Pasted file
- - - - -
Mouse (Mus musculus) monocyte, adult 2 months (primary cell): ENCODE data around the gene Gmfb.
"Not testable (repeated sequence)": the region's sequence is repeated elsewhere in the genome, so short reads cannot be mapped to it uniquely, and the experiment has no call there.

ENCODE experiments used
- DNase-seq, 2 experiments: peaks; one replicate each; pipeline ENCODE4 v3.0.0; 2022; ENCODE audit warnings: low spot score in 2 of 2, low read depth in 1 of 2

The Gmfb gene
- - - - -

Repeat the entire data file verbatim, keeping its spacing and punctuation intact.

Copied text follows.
Mouse (Mus musculus) monocyte, adult 2 months (primary cell): ENCODE data around the gene Gmfb.
"Not testable (repeated sequence)": the region's sequence is repeated elsewhere in the genome, so short reads cannot be mapped to it uniquely, and the experiment has no call there.

ENCODE experiments used
- DNase-seq, 2 experiments: peaks; one replicate each; pipeline ENCODE4 v3.0.0; 2022; ENCODE audit warnings: low spot score in 2 of 2, low read depth in 1 of 2

The Gmfb gene